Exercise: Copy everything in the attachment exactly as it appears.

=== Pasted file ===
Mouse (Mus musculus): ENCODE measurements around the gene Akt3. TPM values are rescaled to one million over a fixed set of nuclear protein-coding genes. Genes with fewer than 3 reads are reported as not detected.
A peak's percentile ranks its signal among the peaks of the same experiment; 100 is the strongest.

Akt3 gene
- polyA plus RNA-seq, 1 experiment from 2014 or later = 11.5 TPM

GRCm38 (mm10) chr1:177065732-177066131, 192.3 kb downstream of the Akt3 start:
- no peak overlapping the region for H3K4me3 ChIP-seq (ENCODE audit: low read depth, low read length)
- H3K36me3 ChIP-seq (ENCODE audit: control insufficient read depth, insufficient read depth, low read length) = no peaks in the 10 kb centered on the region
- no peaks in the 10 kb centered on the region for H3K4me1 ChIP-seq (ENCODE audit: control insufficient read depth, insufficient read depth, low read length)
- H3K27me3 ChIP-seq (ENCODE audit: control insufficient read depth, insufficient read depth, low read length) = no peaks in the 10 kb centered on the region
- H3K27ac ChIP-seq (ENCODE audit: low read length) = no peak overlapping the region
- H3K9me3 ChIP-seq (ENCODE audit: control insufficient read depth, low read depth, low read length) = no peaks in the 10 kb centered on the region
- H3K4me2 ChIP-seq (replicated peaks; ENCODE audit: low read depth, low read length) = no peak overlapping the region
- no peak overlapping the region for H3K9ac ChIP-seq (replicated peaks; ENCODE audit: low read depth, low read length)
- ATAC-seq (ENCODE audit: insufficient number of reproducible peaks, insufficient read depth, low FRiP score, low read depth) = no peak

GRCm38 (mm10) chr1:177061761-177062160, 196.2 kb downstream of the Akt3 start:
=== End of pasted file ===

Mouse (Mus musculus): ENCODE measurements around the gene Akt3. TPM values are rescaled to one million over a fixed set of nuclear protein-coding genes. Genes with fewer than 3 reads are reported as not detected.
A peak's percentile ranks its signal among the peaks of the same experiment; 100 is the strongest.

Akt3 gene
- polyA plus RNA-seq, 1 experiment from 2014 or later = 11.5 TPM

GRCm38 (mm10) chr1:177065732-177066131, 192.3 kb downstream of the Akt3 start:
- no peak overlapping the region for H3K4me3 ChIP-seq (ENCODE audit: low read depth, low read length)
- H3K36me3 ChIP-seq (ENCODE audit: control insufficient read depth, insufficient read depth, low read length) = no peaks in the 10 kb centered on the region
- no peaks in the 10 kb centered on the region for H3K4me1 ChIP-seq (ENCODE audit: control insufficient read depth, insufficient read depth, low read length)
- H3K27me3 ChIP-seq (ENCODE audit: control insufficient read depth, insufficient read depth, low read length) = no peaks in the 10 kb centered on the region
- H3K27ac ChIP-seq (ENCODE audit: low read length) = no peak overlapping the region
- H3K9me3 ChIP-seq (ENCODE audit: control insufficient read depth, low read depth, low read length) = no peaks in the 10 kb centered on the region
- H3K4me2 ChIP-seq (replicated peaks; ENCODE audit: low read depth, low read length) = no peak overlapping the region
- no peak overlapping the region for H3K9ac ChIP-seq (replicated peaks; ENCODE audit: low read depth, low read length)
- ATAC-seq (ENCODE audit: insufficient number of reproducible peaks, insufficient read depth, low FRiP score, low read depth) = no peak

GRCm38 (mm10) chr1:177061761-177062160, 196.2 kb downstream of the Akt3 start: